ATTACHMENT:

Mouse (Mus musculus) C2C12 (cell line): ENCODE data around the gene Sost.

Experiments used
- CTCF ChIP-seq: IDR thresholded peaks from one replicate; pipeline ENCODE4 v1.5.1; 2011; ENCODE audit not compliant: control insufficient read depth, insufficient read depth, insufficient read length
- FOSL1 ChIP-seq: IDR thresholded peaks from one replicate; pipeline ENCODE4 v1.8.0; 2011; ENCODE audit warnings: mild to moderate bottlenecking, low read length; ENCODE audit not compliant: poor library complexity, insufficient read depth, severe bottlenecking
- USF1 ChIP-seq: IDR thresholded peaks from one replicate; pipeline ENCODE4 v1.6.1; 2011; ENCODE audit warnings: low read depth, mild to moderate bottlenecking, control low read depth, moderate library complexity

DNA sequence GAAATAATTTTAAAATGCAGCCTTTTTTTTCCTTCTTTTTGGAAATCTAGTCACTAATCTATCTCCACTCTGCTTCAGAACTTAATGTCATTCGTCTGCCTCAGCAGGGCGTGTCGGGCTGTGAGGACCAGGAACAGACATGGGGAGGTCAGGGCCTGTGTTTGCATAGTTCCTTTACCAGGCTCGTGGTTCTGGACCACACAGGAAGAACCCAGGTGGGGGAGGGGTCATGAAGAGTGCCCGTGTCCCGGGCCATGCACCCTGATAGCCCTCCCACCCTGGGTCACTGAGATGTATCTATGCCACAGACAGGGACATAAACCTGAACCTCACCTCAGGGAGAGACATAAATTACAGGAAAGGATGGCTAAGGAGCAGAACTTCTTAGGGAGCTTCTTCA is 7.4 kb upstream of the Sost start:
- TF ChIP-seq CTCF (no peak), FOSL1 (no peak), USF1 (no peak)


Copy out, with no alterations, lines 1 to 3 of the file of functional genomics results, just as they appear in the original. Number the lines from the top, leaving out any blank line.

Mouse (Mus musculus) C2C12 (cell line): ENCODE data around the gene Sost.

Experiments used
- CTCF ChIP-seq: IDR thresholded peaks from one replicate; pipeline ENCODE4 v1.5.1; 2011; ENCODE audit not compliant: control insufficient read depth, insufficient read depth, insufficient read length